This is a work in progress, written to mark the fiftieth anniversary of the Minnowbrook conference on public administration held in upper state New York this August.
Governance and management of public institutions in the United States is at a crossroads. Years of under investment in public institutions, low salaries and high turnover in private nonprofit organizations, as well as high levels of citizen distrust in formal institutions create formidable challenges. The proliferation of government forms of investment (Salamon 2002), and concerns that the technical complexity of these mechanisms overshadows public managers abilities to manage (Kettl 2000; Hill and Lynn 2005), has created a crisis of capability.
These challenges are quite apparent in policy fields providing public services to our most disadvantage citizens. With income and asset inequality at an all-time high in the United States, the social safety-net is effectively dismantled (Lipsky 2013). In resource-starved fields, public and nonprofit service providers via for authority and resources, creating complex institutional environments (Sandfort 2010) that bear little resemblance to the carefully designed service networks often imagined by public administration scholars. Top down regulations mix with performance measurement and legacy organizational routines to create significant administrative burdens experienced by service recipients (Herd et al. 2013; Heinrich, 2018).
In response, I struggle to determine what is the most prudent way to pursue my scholarly agenda. While public management research has become more empirically rigorous, many note this research does not have much take-up among public managers (Meier 2015; O’Toole 2004; Isett, et al 2015). Rather than thinking about public service motivation, publicness, or representative bureaucracy, public managers are trying to implement policy mandates or find opportunities for innovation. They need scholars to bring our systematic approach and rigorous analytics to help with those pressing problems.
In 2013, Stephanie Moulton and I embarked upon a project to provide more conceptual clarity to the literature on policy implementation and consider its relevance to practice. We succeed in creating multi-media case studies, analytical tools, and a book (Sandfort and Moulton 2015) to support improved implementation practice grounded in multi-level governance and social theory. Our strategic action field theoretical framework (Moulton and Sandfort 2017) helped us to be more clear that, in addition to supporting more effective policy implementation, we also were poised to support more programmatic and administrative innovation.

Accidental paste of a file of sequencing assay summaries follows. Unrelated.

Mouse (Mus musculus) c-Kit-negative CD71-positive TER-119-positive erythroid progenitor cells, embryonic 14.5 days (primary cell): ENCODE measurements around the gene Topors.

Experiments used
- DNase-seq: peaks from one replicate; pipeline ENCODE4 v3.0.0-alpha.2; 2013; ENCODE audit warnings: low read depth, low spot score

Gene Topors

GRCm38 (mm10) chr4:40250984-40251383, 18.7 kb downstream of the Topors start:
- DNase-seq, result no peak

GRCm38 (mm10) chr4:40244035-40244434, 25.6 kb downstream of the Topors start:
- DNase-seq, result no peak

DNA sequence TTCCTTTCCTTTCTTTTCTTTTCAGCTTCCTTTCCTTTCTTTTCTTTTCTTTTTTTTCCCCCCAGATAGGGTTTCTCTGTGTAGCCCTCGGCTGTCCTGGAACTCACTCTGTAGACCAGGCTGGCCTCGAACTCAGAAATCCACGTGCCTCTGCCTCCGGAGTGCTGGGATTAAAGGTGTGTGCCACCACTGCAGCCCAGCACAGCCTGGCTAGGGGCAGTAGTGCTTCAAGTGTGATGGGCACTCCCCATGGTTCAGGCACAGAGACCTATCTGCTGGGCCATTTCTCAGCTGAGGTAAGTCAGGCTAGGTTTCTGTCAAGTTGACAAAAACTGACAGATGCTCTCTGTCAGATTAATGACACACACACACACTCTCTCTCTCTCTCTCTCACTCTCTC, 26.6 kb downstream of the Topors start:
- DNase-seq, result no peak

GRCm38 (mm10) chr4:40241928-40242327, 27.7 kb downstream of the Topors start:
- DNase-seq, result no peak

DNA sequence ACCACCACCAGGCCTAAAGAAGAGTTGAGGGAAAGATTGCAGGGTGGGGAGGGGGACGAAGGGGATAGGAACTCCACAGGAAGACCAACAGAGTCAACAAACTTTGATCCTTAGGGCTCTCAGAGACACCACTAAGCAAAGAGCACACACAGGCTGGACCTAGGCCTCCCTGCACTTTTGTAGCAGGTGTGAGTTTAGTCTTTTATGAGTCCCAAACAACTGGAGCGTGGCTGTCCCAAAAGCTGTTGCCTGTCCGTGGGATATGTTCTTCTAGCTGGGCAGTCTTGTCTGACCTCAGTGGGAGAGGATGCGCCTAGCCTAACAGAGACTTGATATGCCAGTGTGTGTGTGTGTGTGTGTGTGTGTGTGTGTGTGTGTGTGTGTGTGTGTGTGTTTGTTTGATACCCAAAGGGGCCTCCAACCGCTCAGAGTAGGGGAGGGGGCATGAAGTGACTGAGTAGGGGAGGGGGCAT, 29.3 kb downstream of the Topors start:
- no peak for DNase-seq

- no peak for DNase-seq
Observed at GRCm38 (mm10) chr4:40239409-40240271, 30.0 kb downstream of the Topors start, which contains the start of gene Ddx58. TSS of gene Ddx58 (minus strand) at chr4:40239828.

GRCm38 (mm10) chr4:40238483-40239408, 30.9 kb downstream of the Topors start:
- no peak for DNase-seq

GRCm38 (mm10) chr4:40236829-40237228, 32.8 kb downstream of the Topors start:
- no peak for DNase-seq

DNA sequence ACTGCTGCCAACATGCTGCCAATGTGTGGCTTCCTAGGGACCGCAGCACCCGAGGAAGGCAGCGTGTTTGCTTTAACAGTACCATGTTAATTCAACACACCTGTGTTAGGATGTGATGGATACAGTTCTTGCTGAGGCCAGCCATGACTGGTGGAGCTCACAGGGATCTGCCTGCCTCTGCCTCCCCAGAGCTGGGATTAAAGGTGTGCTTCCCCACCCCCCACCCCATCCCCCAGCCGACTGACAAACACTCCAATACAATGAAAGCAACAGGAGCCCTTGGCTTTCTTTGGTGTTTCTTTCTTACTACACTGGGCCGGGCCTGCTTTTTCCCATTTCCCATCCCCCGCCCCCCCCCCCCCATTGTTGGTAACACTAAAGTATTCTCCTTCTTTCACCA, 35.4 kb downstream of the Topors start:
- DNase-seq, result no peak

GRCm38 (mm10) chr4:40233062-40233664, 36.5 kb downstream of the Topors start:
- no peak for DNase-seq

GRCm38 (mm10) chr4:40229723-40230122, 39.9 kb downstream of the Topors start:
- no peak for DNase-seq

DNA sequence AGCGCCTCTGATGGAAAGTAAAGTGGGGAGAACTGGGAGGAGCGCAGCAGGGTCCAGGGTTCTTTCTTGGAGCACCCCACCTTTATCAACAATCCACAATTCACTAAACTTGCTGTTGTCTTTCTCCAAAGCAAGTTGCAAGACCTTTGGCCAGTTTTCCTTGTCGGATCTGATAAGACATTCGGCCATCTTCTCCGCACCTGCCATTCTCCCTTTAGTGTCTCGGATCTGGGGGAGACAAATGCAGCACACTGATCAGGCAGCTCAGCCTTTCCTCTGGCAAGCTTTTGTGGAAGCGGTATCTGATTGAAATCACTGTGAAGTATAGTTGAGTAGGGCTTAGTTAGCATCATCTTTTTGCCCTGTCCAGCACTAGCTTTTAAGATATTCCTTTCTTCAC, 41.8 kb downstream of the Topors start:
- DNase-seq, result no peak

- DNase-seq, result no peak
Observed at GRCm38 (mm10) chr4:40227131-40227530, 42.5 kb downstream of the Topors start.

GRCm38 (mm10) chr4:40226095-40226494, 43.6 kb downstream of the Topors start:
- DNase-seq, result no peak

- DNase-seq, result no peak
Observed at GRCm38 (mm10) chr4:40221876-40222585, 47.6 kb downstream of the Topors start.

In late 2015, I started to build an Institute to assist me in realizing these ambitions. The Future Services Institute works with leaders in Minnesota state and local governments to improve the performance of public service programs and systems that serve low-income families (see www.futureservicesinstitute.org). To do so, we engage in leadership development, program evaluation and applied research, and facilitate complex systems change through design labs, conferences, and extended projects that support innovation. Our work is grounded in both the strategic action field theoretical framework and a methodology of design-based research (Bason, 2017; Fishman, et al. 2013; Penuel et al. 2011).
Our design-based approach accounts for an interplay of research knowledge, practical implementation tools, and contextual knowledge of the setting. As Herbert Simon (1996) described, design science in management focuses upon trying to intervene in current conditions to change them into more preferred ones. Rather than focusing on linear causation in general cases, design-based research is focused on understanding causality in a specific setting (Romme, 2003; Lewin, 1946). Design takes seriously the existing administrative and social conditions in a particular context (Bason, 2010, 2017). Yet it also uses new information to create what should be, through engaging others and sharing what happens as a result (Ansell & Torfing, 2014; Patton et al, 2016; Romme, 2003). In this way, it involves intervening in public institutions to assist managers in improving public value outcomes (Bryson et al, 2014).
In addition to conventional social science methods– surveys, focus groups, interviews – design methodology involves facilitating collaborative forums where dialogue, learning and decision making can occur. Such settings may enable co-creation, where service users, staff, and managers can work together to identify problems, explore elements of them, or interpret data (Bovaird, 2007; Bryson, Quick, Slotterback, & Crosby, 2013; Sandfort & Quick, 2017). It also involves sharing research results with people responsible for making changes in the system (Nabatchi and Amsler 2014). Rather than seeing this intervention as contaminating research conditions, design-based scholars recognize the invaluable role that such information can play in supporting rapid-cycle learning in complex, adaptive systems in order to inform more appropriate actions (Hargreaves, 2014; Patton, et al 2016).
This approach to public administration scholarship is still in early stages of intellectual development (Barzelay and Thompson 2007; Barzelay 2012; Sandfort 2018; Bardach 1998; Moynihan 2018). Yet, Ansell and Torfing (2014) note three components of design thinking that suggest its possible role in supporting public sector innovation: design is problem- and future-oriented, it uses heuristic devices to make choices concrete, and it requires the creation of collaborative forums. Bason (2017) provides the most complete account of the application of design-based interventions and methods in public organizations to date.
This approach is consistent with the growing international scholarly chorus about the “new public governance” (Ansell & Torfing, 2014; Ansell, 2011; Bryson, 2014; Emerson & Nabatchi, 2015; Gray & Purdy, 2018). I look forward discussion with those attending Minnowbrook about the viability of this approach for our field.